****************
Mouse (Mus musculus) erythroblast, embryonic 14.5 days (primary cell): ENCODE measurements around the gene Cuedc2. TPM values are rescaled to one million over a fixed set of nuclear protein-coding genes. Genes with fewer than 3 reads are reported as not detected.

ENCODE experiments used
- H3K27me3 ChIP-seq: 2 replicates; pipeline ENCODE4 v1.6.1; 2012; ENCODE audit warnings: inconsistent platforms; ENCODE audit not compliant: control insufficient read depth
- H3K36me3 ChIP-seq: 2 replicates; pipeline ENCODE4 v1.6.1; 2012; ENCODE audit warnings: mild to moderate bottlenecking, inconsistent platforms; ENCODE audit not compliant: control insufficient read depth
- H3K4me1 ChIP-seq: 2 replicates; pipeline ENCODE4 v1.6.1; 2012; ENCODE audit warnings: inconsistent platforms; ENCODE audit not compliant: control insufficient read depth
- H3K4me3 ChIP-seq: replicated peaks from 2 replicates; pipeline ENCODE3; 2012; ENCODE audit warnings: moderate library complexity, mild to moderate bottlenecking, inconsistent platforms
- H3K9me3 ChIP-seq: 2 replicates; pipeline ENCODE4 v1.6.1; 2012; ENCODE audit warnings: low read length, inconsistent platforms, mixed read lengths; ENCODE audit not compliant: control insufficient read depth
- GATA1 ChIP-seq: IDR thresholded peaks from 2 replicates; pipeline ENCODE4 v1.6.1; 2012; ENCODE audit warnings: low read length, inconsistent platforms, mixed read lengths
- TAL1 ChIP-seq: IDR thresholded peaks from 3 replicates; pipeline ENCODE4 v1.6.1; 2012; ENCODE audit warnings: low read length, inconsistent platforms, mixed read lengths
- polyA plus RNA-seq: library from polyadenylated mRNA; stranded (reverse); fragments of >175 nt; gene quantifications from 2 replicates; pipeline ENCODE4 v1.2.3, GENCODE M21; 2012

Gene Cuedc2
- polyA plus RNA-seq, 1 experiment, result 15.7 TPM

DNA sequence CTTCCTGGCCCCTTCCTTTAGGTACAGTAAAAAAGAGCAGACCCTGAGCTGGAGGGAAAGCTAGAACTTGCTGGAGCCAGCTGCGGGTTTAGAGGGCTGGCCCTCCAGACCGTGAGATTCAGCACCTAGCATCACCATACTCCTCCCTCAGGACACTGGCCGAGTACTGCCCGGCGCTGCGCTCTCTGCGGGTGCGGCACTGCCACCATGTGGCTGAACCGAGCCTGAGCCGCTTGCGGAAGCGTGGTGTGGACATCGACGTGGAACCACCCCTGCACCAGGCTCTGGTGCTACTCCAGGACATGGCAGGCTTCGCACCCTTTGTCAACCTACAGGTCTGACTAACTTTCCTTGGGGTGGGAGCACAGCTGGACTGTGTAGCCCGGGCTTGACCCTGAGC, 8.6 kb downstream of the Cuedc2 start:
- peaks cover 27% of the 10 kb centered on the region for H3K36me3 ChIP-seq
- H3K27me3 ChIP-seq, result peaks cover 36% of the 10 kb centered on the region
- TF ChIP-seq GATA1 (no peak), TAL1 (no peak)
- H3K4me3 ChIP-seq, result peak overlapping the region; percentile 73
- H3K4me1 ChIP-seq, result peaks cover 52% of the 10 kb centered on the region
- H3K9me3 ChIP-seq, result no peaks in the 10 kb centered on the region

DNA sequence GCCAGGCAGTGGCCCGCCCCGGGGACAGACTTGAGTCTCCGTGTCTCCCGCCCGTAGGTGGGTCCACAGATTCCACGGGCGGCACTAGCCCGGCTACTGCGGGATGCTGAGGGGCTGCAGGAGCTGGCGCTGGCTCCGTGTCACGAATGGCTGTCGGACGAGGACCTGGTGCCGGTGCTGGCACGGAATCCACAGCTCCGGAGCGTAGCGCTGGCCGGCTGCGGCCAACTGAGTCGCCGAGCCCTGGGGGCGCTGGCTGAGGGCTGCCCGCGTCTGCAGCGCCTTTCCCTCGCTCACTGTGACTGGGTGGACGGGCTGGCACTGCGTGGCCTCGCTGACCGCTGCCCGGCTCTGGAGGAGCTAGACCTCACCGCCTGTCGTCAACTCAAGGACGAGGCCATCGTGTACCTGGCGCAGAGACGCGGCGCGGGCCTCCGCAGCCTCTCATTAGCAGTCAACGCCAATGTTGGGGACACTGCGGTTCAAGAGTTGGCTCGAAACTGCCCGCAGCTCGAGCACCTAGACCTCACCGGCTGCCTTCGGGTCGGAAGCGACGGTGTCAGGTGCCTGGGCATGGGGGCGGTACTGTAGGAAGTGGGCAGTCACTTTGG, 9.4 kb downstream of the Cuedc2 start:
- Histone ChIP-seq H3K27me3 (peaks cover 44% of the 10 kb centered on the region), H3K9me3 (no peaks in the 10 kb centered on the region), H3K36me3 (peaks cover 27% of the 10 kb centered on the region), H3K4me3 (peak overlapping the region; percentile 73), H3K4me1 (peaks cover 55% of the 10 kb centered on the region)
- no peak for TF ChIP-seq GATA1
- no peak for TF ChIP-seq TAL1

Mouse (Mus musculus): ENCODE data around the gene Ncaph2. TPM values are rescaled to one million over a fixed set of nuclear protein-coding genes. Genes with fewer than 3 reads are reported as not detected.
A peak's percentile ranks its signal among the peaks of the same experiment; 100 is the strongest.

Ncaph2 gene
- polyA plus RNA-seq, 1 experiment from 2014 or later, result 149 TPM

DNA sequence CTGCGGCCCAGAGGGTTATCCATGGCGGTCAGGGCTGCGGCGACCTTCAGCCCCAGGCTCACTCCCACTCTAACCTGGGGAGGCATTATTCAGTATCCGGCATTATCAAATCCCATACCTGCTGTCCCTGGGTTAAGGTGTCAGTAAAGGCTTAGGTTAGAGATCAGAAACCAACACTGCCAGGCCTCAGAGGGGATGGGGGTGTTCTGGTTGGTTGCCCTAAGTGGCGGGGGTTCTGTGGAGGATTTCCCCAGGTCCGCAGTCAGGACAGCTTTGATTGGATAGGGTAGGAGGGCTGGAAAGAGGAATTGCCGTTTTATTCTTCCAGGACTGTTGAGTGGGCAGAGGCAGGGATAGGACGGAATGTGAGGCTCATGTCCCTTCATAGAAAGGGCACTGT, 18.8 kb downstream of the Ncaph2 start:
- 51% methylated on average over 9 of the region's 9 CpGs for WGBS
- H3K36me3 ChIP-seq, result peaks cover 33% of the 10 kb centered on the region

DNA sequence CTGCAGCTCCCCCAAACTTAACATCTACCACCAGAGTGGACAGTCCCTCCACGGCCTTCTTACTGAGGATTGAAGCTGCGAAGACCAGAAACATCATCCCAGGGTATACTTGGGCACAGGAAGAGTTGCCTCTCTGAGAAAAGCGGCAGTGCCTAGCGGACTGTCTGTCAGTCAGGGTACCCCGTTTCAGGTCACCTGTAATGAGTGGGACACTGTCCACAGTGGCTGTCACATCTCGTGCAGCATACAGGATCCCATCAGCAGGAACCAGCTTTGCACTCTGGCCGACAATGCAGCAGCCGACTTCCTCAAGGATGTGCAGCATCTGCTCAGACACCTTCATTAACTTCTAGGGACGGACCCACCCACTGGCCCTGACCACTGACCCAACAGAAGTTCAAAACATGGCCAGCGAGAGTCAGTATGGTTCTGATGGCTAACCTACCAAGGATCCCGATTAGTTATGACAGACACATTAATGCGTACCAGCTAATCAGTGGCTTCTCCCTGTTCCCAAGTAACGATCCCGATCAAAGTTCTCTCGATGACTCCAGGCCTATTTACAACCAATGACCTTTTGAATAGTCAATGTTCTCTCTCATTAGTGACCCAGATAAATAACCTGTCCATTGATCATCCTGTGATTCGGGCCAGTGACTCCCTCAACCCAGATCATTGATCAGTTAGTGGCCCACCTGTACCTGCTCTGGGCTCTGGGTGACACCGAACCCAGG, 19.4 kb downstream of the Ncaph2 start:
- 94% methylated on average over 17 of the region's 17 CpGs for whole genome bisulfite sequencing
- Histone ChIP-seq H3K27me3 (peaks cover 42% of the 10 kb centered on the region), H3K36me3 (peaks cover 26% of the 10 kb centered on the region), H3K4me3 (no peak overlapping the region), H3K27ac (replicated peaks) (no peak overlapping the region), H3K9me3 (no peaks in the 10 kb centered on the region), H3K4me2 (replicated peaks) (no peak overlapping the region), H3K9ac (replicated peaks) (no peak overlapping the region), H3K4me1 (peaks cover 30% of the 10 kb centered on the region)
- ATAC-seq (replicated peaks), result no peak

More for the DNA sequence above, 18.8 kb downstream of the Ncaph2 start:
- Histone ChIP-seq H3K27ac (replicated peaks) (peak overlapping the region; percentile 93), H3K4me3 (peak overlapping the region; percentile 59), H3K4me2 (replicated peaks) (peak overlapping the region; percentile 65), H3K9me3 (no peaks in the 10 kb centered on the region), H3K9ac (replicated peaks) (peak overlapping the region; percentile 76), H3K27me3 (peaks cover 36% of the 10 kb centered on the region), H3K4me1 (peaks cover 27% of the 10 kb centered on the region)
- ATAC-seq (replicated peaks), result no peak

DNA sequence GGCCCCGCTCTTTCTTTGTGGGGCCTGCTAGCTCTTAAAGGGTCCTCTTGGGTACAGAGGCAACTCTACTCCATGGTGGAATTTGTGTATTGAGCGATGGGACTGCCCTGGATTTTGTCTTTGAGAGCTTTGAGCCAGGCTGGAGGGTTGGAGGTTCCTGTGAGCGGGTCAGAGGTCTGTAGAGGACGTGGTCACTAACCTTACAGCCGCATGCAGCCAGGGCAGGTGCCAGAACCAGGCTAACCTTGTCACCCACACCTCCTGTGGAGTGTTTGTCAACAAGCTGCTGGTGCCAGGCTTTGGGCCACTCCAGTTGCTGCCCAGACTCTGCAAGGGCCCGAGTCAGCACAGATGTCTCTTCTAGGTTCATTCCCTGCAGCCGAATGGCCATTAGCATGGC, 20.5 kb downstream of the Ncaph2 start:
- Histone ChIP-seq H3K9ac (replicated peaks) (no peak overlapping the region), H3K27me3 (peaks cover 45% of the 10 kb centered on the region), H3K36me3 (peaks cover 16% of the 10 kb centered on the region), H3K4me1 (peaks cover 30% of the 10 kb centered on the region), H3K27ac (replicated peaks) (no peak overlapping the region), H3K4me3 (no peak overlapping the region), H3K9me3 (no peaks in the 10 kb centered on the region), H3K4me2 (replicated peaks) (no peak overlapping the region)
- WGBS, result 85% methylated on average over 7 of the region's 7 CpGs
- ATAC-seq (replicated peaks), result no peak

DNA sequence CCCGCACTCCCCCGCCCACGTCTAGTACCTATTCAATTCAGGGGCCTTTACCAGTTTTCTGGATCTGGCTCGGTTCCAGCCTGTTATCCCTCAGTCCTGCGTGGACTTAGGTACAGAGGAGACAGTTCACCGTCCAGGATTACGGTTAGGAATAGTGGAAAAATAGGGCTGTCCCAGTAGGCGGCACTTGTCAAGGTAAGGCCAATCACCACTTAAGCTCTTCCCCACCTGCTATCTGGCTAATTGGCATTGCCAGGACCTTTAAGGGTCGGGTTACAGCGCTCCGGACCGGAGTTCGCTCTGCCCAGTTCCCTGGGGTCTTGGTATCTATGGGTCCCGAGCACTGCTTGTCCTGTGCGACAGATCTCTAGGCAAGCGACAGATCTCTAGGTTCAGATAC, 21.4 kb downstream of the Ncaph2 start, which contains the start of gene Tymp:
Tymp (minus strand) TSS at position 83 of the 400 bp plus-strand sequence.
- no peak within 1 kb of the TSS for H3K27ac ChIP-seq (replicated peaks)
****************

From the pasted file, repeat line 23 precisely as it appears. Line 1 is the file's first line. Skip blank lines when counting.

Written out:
- no peak for TF ChIP-seq TAL1